Considerable effort was made to work with what’s there. This contributes significantly to the aura of economy that the Judds spent so much to preserve. The worn, wooden stairs and the ancient, open-roof freight elevator appear to be completely unaltered. The elevator has received a new mechanical system and serves as an integral part of the building’s Americans with Disabilities Act accessibility. As the only light fixture on the fifth floor, Dan Flavin’s 65-foot-long light installation was wired to function in the event of an emergency as egress lighting. The formulation of the rough base coat plaster Judd used on his studio wall is no longer produced—so artisanal plaster was commissioned to replicate the effect.

Yet some things are not identical or invisible. Climate-control systems require vents, and these are quite apparent in the walls of the ground floor. A loft space above the second floor kitchen that used to contain a futon now holds a climate-control apparatus the size of a credenza. ARO enclosed this, mechanical closets, and other visible elements throughout the building in quiet, yet distinctive, poplar tongue-and-groove paneling. The current ubiquity of Judd’s own historical vocabulary complicated this effort. “Judd’s aesthetic has become the vernacular of contemporary art galleries,” Yarinsky says. “The key was finding the right expression for new elements we were adding that would feel of this place, but not mimic it.”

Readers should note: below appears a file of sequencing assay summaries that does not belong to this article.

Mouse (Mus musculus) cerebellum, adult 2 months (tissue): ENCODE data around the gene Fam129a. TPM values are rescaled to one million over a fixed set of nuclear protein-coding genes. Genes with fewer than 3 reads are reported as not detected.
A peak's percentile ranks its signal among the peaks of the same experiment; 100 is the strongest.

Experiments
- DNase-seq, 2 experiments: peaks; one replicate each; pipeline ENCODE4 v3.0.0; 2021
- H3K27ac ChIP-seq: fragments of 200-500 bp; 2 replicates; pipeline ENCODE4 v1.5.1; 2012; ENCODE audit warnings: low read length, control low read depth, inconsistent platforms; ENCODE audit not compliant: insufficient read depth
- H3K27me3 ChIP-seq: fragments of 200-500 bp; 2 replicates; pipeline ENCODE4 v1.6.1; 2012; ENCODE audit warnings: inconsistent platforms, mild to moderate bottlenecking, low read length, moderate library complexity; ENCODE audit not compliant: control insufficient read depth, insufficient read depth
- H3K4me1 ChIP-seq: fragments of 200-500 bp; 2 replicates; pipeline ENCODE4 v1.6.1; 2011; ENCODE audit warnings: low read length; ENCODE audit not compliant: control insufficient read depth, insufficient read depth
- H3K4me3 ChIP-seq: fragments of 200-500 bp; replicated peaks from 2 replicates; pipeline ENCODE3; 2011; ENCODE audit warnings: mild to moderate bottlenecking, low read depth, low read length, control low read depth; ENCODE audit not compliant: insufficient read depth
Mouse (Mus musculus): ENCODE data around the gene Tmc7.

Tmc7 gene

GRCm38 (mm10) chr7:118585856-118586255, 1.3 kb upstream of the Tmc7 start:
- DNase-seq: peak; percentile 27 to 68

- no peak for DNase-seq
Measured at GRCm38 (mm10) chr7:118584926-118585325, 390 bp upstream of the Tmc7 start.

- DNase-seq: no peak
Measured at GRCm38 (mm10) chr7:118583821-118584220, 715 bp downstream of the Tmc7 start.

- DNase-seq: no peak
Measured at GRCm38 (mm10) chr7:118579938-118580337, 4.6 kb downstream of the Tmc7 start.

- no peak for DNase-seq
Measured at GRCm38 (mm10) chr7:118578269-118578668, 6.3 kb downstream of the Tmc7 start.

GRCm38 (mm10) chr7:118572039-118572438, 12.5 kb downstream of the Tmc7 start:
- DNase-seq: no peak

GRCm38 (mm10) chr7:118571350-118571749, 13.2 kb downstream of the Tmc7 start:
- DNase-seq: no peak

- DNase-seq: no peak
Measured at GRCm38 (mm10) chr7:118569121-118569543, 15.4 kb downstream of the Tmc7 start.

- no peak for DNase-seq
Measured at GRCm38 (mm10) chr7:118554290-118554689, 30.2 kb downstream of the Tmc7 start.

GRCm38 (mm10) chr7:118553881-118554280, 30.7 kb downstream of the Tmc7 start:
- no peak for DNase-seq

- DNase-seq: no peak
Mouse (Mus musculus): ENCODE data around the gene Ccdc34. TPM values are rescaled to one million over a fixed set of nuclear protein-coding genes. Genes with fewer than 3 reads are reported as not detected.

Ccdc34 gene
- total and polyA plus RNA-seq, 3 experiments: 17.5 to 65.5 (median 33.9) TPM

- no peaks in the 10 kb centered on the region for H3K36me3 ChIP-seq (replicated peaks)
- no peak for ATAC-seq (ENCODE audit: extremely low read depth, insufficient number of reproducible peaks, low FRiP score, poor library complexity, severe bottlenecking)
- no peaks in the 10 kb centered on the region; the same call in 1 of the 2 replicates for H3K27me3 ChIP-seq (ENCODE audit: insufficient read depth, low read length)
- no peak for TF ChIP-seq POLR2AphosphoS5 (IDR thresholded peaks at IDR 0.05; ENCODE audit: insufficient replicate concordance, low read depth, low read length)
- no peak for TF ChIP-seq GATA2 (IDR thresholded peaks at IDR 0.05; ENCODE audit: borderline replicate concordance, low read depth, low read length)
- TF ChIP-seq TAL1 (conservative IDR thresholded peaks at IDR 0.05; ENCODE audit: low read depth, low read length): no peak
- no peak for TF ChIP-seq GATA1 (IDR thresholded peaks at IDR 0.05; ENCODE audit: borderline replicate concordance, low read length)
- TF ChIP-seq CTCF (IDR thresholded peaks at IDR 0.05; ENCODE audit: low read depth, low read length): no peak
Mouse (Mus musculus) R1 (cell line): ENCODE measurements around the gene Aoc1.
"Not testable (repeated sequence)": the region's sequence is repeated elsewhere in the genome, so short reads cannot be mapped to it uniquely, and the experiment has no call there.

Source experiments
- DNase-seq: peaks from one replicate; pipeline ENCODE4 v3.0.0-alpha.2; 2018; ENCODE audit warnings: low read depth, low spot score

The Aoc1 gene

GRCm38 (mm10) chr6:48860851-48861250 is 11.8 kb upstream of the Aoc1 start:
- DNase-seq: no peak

But the building also includes spaces that are extraordinary and new. ARO created offices for the Judd Foundation, along with conference rooms and ADA-compliant restrooms, in the basement and sub-basement. The spaces also contain mechanicals behind walls of ARO poplar cabinets. A pivoting door reminiscent of Judd’s design for Chinati separates the public and private areas. Vault lights on the hollow sidewalk provide illumination to the basement, while original floorlights provide illumination to the sub-basement.

The spaces on the above-grade floors of 101 Spring Street are essentially Donald Judd’s, expertly conserved, stabilized, and made available to the public. They are Judd’s highly influential adaptations of 19th-century architecture and his particular installation of artworks. They are time capsules of a sort, and of several eras: from the 1970s, when the artist began his alterations, to 1983, when it was largely settled, and to 1994, when he suddenly passed away. Judd’s installations at 101 Spring Street are now among the most significant architectural spaces in SoHo, and among the most important artist spaces in the country.

The Judd children, now co-presidents of the foundation, sit at desks in the space that was once their basement-level teenage lair. “All that wood is original to the way Don built our bedrooms,” Rainer Judd says, as she points to a basement wall. The rest of the below-grade space “was where Adam and Flavin could make something new.”